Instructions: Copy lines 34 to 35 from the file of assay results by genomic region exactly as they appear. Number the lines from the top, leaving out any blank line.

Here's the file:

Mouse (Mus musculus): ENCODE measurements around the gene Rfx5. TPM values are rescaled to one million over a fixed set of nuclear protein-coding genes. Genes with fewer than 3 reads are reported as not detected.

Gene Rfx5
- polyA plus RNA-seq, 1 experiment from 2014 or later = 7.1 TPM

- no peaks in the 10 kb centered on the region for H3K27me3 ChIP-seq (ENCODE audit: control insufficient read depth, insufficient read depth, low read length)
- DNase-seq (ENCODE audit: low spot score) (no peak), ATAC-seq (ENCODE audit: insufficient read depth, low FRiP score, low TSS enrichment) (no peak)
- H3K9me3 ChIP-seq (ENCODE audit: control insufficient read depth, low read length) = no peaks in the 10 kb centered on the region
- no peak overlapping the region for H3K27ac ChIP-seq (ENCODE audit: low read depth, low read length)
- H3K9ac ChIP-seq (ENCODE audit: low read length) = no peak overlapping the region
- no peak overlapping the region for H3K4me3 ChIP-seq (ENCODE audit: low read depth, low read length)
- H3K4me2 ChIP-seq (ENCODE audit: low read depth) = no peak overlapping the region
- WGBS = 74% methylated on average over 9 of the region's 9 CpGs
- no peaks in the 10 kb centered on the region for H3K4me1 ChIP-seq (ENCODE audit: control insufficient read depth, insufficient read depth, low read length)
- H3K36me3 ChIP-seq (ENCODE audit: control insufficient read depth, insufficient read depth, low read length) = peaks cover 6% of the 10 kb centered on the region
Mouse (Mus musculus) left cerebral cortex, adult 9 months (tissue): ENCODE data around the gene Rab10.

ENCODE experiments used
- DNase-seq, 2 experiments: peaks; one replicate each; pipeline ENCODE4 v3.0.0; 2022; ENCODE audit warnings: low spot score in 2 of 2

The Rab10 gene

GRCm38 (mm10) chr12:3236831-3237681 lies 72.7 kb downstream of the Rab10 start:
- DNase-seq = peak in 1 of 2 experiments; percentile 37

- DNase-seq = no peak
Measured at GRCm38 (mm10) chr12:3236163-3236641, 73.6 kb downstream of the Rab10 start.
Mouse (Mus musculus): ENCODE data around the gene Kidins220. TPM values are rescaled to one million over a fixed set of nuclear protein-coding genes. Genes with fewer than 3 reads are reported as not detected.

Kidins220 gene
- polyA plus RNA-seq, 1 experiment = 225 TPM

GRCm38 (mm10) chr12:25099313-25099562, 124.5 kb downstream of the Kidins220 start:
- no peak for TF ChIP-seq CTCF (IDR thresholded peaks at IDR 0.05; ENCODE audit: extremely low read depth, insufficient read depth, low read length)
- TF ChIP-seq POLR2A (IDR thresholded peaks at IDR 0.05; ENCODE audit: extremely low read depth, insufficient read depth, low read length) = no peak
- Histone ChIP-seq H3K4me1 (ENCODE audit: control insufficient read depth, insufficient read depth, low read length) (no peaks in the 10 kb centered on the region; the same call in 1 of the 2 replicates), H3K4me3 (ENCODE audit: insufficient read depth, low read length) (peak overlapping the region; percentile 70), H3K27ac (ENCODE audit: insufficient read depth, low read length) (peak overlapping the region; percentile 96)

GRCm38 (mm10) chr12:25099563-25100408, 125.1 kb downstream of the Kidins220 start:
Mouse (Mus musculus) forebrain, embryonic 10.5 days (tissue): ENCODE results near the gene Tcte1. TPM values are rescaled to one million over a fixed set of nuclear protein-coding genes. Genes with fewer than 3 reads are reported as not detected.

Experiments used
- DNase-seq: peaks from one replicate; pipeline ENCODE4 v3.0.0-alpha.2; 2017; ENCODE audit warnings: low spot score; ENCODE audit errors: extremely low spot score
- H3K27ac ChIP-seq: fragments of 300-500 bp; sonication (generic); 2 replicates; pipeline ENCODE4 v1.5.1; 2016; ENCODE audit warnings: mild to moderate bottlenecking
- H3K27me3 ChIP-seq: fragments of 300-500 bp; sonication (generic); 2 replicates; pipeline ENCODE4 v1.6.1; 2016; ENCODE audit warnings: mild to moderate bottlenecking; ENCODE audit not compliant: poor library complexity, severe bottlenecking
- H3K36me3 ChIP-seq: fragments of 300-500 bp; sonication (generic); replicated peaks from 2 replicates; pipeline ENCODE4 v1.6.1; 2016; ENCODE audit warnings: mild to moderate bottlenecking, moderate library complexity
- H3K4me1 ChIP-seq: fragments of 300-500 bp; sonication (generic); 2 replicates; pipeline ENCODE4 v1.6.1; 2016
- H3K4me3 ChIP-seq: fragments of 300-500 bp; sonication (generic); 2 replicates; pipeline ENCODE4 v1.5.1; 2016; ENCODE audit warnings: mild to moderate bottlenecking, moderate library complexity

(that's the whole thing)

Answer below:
- H3K27me3 ChIP-seq: fragments of 300-500 bp; sonication (generic); 2 replicates; pipeline ENCODE4 v1.6.1; 2016; ENCODE audit warnings: mild to moderate bottlenecking; ENCODE audit not compliant: poor library complexity, severe bottlenecking
- H3K36me3 ChIP-seq: fragments of 300-500 bp; sonication (generic); replicated peaks from 2 replicates; pipeline ENCODE4 v1.6.1; 2016; ENCODE audit warnings: mild to moderate bottlenecking, moderate library complexity